Meeting the various families whose descendants would populate this novel throughout its travels through time, was fascinating. The history of the names and how they evolved in some cases there were even practical and crucial reasons for the names changing was intriguing. As various conquerors came to the Western isle, I was mesmerized by how each conquering culture became absorbed into the culture already there.
The Romans brought changes briefly, although it was the coming of the Vikings largely Norwegians and Danish with some of the other Scandinavian countries also represented that had the largest and most long-term influence. Aside from the English, that is. This could have been an idyllic and completely peaceful place to live forever had it not been for the in-fighting between the Irish Kings and their clans. The years between and were the time of Brian Boru.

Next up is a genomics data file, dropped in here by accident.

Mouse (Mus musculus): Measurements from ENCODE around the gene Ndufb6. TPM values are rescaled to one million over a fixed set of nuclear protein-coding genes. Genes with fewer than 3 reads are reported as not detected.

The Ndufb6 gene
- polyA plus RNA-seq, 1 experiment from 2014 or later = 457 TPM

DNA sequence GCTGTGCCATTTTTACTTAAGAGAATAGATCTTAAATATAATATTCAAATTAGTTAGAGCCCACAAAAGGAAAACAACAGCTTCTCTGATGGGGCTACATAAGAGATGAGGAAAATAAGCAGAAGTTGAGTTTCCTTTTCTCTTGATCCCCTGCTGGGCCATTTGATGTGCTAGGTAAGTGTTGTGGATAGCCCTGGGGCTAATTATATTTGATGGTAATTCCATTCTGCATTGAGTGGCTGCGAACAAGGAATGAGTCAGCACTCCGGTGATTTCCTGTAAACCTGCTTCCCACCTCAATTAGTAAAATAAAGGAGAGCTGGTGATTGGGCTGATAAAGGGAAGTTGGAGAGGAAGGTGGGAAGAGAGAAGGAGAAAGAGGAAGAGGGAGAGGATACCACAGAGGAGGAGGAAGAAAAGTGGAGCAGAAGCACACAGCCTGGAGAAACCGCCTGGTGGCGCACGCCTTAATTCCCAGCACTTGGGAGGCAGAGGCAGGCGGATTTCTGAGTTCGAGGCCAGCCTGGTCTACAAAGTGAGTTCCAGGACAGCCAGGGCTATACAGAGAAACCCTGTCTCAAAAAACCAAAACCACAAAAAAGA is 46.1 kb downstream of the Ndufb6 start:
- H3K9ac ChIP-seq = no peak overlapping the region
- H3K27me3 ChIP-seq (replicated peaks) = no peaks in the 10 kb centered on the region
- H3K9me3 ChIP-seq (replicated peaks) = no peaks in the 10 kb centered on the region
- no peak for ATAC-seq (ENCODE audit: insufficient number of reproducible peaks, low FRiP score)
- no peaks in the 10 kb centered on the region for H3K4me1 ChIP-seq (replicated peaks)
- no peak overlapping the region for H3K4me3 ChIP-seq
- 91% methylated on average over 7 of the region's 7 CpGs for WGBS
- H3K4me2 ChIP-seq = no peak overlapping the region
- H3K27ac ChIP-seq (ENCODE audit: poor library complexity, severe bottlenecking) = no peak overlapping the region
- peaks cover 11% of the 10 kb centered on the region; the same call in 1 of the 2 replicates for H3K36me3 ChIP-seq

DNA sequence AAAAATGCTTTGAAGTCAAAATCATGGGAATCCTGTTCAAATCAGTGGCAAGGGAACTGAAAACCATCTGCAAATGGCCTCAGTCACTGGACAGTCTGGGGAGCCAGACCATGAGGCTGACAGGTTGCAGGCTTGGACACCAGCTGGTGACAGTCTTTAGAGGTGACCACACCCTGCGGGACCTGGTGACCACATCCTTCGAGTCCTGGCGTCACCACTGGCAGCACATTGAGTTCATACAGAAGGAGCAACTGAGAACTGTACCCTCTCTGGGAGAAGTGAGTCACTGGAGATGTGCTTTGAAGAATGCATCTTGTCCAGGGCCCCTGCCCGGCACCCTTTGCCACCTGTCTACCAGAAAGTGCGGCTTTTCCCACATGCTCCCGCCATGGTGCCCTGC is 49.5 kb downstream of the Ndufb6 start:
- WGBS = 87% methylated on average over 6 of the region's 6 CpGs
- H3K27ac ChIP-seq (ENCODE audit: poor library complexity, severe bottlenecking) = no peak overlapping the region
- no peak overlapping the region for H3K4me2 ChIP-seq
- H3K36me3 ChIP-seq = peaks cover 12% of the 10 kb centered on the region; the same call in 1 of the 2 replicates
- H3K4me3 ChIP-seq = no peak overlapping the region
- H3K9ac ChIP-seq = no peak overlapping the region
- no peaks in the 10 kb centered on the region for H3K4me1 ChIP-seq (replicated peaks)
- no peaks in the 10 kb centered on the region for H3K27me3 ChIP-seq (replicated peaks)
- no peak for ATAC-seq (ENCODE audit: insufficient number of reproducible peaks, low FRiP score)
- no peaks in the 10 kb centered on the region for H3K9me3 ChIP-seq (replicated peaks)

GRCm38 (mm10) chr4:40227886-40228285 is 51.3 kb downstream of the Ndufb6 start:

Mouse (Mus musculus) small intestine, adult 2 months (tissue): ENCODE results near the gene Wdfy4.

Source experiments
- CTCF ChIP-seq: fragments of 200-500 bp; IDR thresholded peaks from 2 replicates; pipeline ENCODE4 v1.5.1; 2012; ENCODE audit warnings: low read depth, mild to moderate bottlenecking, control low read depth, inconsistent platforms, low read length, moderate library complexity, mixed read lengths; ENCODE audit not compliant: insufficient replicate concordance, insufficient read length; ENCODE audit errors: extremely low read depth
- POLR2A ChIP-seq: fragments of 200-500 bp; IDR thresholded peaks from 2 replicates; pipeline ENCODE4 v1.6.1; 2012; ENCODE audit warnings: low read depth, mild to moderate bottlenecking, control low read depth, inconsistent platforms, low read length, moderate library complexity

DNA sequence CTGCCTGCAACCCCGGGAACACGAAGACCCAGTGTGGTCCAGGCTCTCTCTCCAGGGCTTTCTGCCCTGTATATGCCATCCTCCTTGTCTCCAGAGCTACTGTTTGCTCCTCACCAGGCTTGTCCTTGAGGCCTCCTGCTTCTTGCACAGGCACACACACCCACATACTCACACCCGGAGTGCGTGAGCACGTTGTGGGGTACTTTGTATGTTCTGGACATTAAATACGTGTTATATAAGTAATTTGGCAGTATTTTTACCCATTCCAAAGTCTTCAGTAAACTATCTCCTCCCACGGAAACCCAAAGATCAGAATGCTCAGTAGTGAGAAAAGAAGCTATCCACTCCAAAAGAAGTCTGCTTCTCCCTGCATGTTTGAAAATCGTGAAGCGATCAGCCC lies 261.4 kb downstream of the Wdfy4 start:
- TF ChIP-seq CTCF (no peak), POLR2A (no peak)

Some of the Irish believed that his mission was to unite all of Ireland under one leader, and saw this as a good thing. So the problems came down to three things that are still problems to this day — and not by any means only in Ireland. Money, politics, and power. Maybe because Ireland is such a small and concentrated area, the downfalls and the mistakes are more easily identified. In other words, it is easier to diagnose a problem with a tree by looking at one leaf through a microscope than by trying to see the whole tree through a magnifying glass.